On Google News- Morse code hidden in song lyrics

Discussion in 'Straight Keys - CW Enthusiasts' started by KB5ZCR, Jun 17, 2019.

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  1. K6CLS

    K6CLS Ham Member QRZ Page

    Rush YYZ. Too obvious.

    Haken Affinity. Too great for humanity. Really.

    Spinal Tap. Uh, never mind.
  2. AK4XL

    AK4XL Ham Member QRZ Page

    Not at all, but as the video below shows it's easier just to type the title in Google. The point is that the lyrics Google showed were a direct copy/paste from the Genius site, with no credit given. Now (since Google got publicly caught), when you see song lyrics on Google, at the end it gives credit to the lyrics site (and not Genius) where Google got the lyrics. As the article says, the Genius site had been complaining many times that Google was displaying lyrics from the Genius site without giving credit, and THEN Genius put up lyrics with this encoding of Morse code in two different types of apostrophes.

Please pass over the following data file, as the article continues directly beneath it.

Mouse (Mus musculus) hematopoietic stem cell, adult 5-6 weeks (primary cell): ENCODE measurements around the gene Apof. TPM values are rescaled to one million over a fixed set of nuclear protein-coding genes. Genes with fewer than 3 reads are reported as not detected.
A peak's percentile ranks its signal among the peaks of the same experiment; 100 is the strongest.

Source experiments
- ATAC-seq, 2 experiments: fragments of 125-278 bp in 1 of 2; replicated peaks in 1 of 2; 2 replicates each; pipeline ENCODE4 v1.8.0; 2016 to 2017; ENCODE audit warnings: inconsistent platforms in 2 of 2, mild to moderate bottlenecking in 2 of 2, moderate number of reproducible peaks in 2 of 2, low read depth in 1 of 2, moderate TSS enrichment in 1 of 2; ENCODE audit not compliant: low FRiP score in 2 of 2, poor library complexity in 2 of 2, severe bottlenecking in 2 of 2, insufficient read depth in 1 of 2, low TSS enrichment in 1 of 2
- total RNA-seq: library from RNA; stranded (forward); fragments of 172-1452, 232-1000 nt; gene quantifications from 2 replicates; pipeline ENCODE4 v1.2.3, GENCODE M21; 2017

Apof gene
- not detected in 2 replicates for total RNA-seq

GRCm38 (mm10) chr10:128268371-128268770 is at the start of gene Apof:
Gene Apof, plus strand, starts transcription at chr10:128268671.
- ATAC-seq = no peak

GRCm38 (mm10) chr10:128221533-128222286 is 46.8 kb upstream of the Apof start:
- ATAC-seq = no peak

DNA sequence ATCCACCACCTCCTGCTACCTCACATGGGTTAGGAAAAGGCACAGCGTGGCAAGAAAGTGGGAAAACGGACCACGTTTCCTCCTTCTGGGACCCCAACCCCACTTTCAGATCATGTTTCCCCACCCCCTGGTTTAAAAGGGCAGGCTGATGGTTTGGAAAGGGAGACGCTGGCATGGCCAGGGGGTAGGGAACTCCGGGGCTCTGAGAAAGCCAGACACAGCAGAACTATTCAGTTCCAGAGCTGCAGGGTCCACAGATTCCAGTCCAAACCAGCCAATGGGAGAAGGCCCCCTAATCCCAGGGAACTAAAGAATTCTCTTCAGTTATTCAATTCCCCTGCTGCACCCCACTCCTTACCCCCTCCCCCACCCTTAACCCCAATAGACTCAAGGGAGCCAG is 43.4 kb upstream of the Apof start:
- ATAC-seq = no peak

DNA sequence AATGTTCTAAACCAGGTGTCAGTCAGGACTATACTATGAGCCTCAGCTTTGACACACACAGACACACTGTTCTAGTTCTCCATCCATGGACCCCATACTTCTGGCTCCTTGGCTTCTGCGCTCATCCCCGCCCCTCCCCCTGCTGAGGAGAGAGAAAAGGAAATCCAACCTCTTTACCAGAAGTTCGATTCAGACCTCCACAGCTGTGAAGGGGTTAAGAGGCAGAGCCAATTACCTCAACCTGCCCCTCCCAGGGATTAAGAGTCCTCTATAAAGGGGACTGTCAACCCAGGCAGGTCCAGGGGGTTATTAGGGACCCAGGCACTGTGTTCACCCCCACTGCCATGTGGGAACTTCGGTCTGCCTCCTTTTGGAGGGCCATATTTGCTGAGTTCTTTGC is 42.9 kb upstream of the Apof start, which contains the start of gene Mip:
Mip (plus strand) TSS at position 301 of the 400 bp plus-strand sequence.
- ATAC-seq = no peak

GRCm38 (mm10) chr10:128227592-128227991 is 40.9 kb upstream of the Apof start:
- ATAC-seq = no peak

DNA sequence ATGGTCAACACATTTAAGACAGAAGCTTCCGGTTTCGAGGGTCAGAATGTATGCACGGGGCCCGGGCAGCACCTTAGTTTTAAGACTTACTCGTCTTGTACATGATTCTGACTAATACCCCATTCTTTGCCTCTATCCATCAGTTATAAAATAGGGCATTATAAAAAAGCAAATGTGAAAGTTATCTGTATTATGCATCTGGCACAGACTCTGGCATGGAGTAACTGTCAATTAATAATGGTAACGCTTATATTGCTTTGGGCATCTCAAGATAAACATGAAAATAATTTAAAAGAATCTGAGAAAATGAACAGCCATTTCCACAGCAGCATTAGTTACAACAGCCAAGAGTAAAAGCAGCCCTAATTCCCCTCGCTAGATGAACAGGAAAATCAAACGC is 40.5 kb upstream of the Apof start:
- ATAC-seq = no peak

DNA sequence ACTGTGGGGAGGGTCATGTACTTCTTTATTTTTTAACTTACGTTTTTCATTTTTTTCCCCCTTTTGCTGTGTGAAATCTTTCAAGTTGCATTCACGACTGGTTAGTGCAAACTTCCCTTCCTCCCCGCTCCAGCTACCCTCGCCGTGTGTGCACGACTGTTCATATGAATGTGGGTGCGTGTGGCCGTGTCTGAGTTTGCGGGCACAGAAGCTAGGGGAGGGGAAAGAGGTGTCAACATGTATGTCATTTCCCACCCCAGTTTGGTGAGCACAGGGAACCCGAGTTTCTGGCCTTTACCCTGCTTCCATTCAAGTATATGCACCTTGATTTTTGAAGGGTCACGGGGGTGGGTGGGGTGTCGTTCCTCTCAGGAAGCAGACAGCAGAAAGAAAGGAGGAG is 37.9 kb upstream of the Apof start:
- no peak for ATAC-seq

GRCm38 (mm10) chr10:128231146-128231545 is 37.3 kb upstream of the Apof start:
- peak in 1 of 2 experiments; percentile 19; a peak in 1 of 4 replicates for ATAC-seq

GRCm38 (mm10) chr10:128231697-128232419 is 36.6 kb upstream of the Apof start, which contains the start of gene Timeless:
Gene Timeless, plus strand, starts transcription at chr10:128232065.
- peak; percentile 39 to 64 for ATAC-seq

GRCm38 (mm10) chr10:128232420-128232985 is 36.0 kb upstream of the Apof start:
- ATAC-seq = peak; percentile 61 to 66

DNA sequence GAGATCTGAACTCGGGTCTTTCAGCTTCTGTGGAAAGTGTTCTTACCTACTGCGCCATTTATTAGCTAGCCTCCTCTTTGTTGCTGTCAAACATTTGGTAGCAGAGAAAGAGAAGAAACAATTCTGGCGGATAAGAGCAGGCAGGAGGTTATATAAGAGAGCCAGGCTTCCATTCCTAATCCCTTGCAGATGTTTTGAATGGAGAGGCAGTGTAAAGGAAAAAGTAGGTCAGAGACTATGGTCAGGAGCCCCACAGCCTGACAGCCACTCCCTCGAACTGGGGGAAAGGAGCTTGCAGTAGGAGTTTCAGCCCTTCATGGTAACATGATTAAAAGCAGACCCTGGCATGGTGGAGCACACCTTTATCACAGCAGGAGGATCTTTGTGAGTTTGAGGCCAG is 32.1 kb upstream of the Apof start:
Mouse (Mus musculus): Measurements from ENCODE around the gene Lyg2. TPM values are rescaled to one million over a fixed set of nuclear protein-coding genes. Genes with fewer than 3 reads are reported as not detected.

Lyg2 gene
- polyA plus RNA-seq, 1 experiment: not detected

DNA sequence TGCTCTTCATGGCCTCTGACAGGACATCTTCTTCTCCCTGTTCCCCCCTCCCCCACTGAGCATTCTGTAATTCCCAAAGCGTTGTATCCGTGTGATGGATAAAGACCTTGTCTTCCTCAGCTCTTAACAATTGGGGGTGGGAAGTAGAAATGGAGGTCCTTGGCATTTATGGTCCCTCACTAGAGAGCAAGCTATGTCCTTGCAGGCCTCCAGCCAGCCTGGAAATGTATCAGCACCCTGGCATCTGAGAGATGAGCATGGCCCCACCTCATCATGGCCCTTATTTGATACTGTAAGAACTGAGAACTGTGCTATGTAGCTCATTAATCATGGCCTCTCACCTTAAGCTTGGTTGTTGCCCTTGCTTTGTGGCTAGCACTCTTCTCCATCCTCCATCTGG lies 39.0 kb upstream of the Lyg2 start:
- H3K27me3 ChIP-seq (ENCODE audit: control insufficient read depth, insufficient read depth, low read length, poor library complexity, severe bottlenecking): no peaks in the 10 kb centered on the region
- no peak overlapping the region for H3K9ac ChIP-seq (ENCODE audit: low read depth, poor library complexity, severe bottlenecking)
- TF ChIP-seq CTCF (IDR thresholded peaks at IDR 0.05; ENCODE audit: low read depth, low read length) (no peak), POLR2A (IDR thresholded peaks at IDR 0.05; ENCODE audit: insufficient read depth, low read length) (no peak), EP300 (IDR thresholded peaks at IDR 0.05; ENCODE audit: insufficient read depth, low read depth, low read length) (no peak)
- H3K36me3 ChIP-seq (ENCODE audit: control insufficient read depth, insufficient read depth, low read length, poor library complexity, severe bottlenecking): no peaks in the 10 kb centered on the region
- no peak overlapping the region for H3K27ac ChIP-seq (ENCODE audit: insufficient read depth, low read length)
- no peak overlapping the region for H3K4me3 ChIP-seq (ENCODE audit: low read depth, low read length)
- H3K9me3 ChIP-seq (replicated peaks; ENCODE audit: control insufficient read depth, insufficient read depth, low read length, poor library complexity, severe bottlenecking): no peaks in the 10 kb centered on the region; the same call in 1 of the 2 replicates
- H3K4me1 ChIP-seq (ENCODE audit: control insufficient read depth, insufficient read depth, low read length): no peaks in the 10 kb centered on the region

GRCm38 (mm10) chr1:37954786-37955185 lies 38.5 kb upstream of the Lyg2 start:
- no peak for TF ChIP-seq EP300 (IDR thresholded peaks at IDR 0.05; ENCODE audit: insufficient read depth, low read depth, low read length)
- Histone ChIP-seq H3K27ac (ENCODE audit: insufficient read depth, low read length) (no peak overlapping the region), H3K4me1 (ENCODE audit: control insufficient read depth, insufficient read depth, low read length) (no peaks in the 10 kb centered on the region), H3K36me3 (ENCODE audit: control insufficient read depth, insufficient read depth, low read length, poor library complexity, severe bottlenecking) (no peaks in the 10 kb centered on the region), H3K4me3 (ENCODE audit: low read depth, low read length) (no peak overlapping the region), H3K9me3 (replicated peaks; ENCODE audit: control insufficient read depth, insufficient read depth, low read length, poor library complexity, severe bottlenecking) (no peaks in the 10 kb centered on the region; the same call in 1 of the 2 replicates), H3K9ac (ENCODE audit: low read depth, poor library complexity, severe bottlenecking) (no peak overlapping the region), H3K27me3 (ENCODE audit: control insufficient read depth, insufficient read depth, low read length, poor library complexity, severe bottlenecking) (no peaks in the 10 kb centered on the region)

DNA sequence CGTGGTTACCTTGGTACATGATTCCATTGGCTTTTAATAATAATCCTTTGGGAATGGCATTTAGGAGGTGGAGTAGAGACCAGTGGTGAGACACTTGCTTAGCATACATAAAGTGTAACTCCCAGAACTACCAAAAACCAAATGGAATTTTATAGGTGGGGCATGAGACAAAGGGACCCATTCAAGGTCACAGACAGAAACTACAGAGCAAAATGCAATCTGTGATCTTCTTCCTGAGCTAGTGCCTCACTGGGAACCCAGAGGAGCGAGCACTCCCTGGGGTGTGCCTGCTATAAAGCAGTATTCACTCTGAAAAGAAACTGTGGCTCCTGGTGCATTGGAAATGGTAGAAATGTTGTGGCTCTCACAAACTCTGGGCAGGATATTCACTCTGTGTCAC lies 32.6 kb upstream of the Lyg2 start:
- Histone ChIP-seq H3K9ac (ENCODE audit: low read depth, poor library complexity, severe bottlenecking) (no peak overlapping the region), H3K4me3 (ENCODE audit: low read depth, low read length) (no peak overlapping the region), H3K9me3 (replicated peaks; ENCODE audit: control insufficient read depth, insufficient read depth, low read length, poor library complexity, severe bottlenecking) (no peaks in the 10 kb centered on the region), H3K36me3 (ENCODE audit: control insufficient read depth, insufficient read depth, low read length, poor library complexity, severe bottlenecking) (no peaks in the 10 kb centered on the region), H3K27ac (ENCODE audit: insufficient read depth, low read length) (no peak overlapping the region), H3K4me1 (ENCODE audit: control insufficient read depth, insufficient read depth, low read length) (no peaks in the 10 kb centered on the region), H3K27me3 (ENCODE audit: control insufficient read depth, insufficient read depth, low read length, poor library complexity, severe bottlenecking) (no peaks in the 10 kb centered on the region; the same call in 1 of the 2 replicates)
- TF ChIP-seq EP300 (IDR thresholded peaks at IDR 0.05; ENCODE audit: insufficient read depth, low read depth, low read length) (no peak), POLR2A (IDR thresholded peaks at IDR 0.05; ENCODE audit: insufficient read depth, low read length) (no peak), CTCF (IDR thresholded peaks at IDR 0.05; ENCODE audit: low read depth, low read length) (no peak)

If you had read the article ...

    Here's the video. This works using "modern" character sets - the original 7-bit ASCII that some of us old-time computer users may remember only has one single-quote ' and one double-quote ". They call it watermarking, I'd call it steganography, but whatever:
  3. WB5YUZ

    WB5YUZ Ham Member QRZ Page

    If you travel off the interstates, it is still handy to have a paper map unless your GPS system is not internet-dependent. Lots of rural areas have no cell phone signal.
    Last edited: Jul 31, 2019
  4. K2CAJ

    K2CAJ XML Subscriber QRZ Page

    You're both right. "Steganography" is hiding a message in a piece of cover data. "Watermarking" is steganography for the purpose of tagging or annotate the cover data, usually for DRM purposes.
  5. KB5ZCR

    KB5ZCR Ham Member QRZ Page

    I still think its cool that they used Morse Code to hide their message in the text (not in the music, the text). They likely could have used many different methods to mark their work, but chose Morse Code.
    I seem to be one of few that are impressed with this.
    After over 100 years, Morse Code still has a use in today's tech driven world.

    Thanks, Tim
    AD5HR likes this.

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